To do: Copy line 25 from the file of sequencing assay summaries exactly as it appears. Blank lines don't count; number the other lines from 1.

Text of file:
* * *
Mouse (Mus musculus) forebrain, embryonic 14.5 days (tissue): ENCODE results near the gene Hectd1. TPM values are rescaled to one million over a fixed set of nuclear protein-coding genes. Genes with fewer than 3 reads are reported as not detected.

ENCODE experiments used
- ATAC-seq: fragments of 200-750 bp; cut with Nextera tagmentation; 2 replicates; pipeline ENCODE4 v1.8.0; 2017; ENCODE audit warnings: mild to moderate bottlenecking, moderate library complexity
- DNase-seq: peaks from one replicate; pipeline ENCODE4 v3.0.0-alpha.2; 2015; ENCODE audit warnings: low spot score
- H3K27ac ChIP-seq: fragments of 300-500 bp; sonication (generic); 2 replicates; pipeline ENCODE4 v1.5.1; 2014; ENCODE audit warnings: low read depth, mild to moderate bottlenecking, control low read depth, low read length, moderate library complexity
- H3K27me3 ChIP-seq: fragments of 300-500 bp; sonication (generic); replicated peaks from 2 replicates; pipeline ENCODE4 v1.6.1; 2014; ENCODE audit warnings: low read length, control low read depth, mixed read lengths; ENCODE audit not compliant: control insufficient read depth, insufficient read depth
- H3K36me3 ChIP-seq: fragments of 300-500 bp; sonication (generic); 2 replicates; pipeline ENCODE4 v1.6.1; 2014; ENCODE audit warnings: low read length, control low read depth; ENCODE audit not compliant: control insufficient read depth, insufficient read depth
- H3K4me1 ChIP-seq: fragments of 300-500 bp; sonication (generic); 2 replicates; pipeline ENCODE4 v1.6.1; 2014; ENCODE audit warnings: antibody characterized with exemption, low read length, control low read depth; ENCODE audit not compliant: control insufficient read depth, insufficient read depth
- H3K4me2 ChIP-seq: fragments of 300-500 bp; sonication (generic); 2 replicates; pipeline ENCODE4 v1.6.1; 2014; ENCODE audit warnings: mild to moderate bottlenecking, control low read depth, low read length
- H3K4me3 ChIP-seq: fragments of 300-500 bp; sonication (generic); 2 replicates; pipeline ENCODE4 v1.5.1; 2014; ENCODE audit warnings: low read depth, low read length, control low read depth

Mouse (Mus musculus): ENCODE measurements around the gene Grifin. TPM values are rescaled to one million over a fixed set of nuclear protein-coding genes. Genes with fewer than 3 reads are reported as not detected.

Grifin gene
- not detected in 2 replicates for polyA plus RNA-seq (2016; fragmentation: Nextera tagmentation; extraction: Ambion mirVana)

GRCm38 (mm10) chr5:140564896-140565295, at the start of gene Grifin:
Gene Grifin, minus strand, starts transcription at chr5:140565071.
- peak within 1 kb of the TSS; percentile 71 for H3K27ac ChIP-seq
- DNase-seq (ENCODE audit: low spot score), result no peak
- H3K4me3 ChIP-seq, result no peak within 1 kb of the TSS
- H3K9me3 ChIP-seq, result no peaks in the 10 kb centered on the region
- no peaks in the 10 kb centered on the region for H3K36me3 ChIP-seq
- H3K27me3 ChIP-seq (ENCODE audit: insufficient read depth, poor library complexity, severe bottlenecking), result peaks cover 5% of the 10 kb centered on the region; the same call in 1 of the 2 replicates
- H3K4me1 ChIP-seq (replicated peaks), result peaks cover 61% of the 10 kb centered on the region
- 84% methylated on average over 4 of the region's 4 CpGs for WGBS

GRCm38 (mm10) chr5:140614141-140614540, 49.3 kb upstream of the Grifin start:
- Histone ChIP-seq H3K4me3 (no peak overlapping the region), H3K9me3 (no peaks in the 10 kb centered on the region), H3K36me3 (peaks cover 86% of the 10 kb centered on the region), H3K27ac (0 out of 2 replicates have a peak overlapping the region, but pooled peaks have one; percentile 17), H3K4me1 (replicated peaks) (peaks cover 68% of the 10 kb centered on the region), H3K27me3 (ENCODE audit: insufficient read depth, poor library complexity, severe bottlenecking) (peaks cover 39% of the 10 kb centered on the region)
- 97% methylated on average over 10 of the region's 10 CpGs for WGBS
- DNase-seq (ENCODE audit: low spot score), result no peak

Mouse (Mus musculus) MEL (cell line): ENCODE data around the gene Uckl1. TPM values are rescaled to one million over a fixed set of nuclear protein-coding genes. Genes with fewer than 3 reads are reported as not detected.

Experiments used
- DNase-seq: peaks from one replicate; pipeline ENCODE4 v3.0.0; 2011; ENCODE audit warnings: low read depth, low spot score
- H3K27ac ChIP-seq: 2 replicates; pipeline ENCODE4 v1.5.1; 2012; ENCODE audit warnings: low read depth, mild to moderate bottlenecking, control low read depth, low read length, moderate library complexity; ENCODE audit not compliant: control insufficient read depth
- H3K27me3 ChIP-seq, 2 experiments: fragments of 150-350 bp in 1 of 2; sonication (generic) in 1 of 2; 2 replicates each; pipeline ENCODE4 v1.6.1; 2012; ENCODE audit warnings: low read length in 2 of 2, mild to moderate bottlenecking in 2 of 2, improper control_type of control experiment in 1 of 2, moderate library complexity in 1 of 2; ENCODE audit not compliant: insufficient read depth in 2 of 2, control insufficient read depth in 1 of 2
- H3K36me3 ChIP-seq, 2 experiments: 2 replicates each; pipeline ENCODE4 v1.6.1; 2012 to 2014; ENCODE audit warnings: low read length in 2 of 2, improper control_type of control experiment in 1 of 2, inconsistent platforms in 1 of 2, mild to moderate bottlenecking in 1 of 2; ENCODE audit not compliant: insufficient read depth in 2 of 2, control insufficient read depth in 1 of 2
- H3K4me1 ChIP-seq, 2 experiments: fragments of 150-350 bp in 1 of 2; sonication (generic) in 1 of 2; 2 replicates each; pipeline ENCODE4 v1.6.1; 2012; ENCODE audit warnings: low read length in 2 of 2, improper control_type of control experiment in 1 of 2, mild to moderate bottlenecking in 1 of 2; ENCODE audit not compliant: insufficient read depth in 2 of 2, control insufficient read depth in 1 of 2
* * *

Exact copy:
- Histone ChIP-seq H3K4me3 (no peak overlapping the region), H3K9me3 (no peaks in the 10 kb centered on the region), H3K36me3 (peaks cover 86% of the 10 kb centered on the region), H3K27ac (0 out of 2 replicates have a peak overlapping the region, but pooled peaks have one; percentile 17), H3K4me1 (replicated peaks) (peaks cover 68% of the 10 kb centered on the region), H3K27me3 (ENCODE audit: insufficient read depth, poor library complexity, severe bottlenecking) (peaks cover 39% of the 10 kb centered on the region)